I know that there are many trainers who use focus mitts as a method for developing cardio, but many of the coaches/trainers who I respect seem to reject this notion and feel that the purpose of focus mitts is to develop technique. Assuming that this is valid for the moment, how does one effectively use focus mitts to help students develop technique? What should be focused on (combinations, targeting, speed, etc) and how is this generally done? How should the trainer hold/use the mitts to maximize safety and efficacy for the student?
There's nothing wrong with using focus mitts for technique or cardio. Although, you'll have to get the technique right first before you use the mitts for a high intensity workout. Probably what these trainers are trying to say is that it's easier to have a fighter wail on a heavy bag for cardio than to punch themselves out on focus mitts. They're likelier to miss with focus mitts, and therefore will be more focused on accuracy and not as focused on putting oomph into their strikes.
To develop technique:
- Have the fighter focus his eyes on the trainer, usually about chest area
- Have a signal for each kind of punch you're working. Generally, these are:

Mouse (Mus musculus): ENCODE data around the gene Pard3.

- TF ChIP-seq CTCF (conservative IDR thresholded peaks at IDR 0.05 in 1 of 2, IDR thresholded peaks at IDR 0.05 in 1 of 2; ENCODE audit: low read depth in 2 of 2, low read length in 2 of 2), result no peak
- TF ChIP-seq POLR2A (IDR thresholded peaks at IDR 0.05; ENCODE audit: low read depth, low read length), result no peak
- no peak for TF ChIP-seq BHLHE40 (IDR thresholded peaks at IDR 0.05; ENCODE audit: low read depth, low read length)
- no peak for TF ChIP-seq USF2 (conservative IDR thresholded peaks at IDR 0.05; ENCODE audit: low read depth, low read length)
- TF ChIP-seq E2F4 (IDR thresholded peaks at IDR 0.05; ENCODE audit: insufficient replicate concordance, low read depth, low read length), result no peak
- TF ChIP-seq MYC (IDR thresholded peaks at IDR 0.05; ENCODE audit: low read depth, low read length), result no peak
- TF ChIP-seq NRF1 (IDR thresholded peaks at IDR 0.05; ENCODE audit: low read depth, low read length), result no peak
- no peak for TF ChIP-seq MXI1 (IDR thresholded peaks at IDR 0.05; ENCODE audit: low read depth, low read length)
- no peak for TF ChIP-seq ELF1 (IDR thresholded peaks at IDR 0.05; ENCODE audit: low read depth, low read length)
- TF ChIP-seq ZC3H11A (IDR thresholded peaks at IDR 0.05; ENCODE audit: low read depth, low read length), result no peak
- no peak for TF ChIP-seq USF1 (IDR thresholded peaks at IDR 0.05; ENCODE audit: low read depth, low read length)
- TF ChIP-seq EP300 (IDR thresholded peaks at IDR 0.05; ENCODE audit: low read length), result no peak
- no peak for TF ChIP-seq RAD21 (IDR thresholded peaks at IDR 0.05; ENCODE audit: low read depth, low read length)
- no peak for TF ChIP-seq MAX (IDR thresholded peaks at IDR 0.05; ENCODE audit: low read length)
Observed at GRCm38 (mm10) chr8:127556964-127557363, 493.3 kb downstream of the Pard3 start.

- Straight punch: pad held flat
- Hook: pad held facing inward
- Uppercut: pad held facing downward
- Fighter must always throw with the same hand the trainer is holding up. For example, if the trainer is holding the pad up with the right hand, the fighter must throw a right punch. This ensures the fighter will rotate his torso to effect the punch, which is a major component in generating power. It also gives the trainer a better view of his punch.
- The trainer holds the pads up with the aforementioned positions at random, in desired combinations (ex: low right hook, high right hook, left cross)
- Increase speed and move around once the fighter has the drill down. Call out "switch" when you want the fighter to change his stance. This is where you'll get whatever cardio you're gonna get.
- If desired, have the trainer throw in shots for the fighter to slip. Start out with a lazy "swing" at the temple with the pad. Fighter ducks or slips, and the trainer is ready with the pad for the fighter to hit right after slipping. Build intensity with more focused strikes at the fighter.
- Make sure the fighter doesn't chase the pads with his eyes. Eyes should focus on the bad guy, not the pads. He'll get clocked if he's looking at hands in a fight. Use peripheral vision to track the pads.